I am new to this whole blogging thing, but decided it would be fun to have a blog about my Peace Corps service (and it helps fulfill the third part of the Peace Corps Mission), so here goes nothing...
My official title is "Sustainable Agriculture Extension Agent." Hence, "Agent Stoermer." I also think it would be super cool to be a secret agent, for the CIA or FBI or something, but the Peace Corps specifically prohibits Volunteers from having any connection of any sort to anyone involved in intelligence work. So, an "agriculture agent" title will have to do for the next couple years... As for the "agent dstorm" part....well, D Storm has been a nickname of sorts for several years, and it's easier to spell than Stoermer. So there you have it - an explanation for almost everything (whith an emphasis on almost).
I'll be working in the Peace Corps' agriculture and community development sector in Senegal as an ag extension agent. What that all means specifically is still to be determined, so you'll have to check back to find out. :)
For those of you new to the Peace Corps (like I was about 2 years ago), here are the three goals that define the Peace Corps Mission:
1. To help the people of interested countries in meeting their needs for trained men and women.
2. To help promote a better understanding of Americans on the part of the peoples served.
3. To help promote a better understanding of other peoples on the part of all Americans.
I have these goals listed here not only for others, but also as reminder to myself. Here's another reminder for myself - the Core Expectations for Peace Corps Volunteers:
In working toward fulfilling the Peace Corps Mission of promoting world peace and friendship, as a trainee and Volunteer, you are expected to:
1. Prepare your personal and professional life to make a commitment to serve abroad for a full term of 27 months.
2. Commit to improving the quality of life of the people with whom you live and work; and, in doing so, share your skills, adapt them, and learn new skills as needed.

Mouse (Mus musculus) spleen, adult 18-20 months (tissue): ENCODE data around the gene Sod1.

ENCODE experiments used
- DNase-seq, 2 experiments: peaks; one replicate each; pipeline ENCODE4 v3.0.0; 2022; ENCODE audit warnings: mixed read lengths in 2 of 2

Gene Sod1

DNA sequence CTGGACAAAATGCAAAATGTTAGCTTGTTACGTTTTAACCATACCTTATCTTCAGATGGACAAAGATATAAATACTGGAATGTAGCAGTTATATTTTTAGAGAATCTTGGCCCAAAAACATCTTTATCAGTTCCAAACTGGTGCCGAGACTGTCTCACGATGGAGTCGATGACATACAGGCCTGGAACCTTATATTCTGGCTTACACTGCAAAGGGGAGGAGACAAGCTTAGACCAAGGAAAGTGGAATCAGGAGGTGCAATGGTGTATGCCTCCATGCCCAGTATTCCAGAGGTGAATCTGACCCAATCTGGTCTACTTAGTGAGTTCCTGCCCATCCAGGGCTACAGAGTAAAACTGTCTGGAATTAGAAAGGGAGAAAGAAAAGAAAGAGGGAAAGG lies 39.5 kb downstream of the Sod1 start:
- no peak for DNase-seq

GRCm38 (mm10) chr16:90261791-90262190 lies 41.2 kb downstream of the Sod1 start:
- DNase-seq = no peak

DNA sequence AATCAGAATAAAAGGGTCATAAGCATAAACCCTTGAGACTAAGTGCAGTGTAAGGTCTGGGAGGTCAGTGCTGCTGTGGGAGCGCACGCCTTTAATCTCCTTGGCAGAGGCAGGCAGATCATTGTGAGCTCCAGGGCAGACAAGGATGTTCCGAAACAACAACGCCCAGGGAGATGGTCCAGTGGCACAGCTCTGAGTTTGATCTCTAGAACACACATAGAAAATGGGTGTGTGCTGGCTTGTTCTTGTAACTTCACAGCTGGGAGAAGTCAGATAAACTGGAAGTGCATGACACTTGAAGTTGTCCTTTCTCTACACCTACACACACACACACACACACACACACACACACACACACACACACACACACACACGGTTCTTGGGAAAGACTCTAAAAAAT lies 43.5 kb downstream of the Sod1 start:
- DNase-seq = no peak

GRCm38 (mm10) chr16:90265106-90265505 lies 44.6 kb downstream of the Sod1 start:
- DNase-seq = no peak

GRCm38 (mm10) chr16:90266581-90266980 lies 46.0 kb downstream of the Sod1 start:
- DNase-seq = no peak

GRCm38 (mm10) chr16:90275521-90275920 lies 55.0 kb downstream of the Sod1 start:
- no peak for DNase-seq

3. Serve where the Peace Corps asks you to go, under conditions of hardship, if necessary, and with the flexibility needed for effective service.
4. Recognize that your successful and sustainable development work is based on the local trust and confidence you build by living in, and respectfully integrating yourself into, your host community and culture.
5. Recognize that you are responsible 24 hours a day, 7 days a week for your personal conduct and professional performance.
6. Engage with host country partners in a spirit of cooperation, mutual learning, and respect.
7. Work within the rules and regulations of the Peace Corps and the local and national laws of the country where you serve.
8. Exercise judgement and personal responsibility to protect your health, safety, and well-being and that of others.
9. Recognize that you will be perceived, in your host country and community, as a representative of the people, cultures, values, and traditions of the United States of America.
10. Represent responsibly the people, cultures, values, and traditions of your host country and community to people in the United States both during and following your service.
And so, with those goals and expectations in mind, I am preparing for the experience of a lifetime, or (to quote the Peace Corps) "the most meaningful, frustrating, exciting, testing and important phase of your life." :)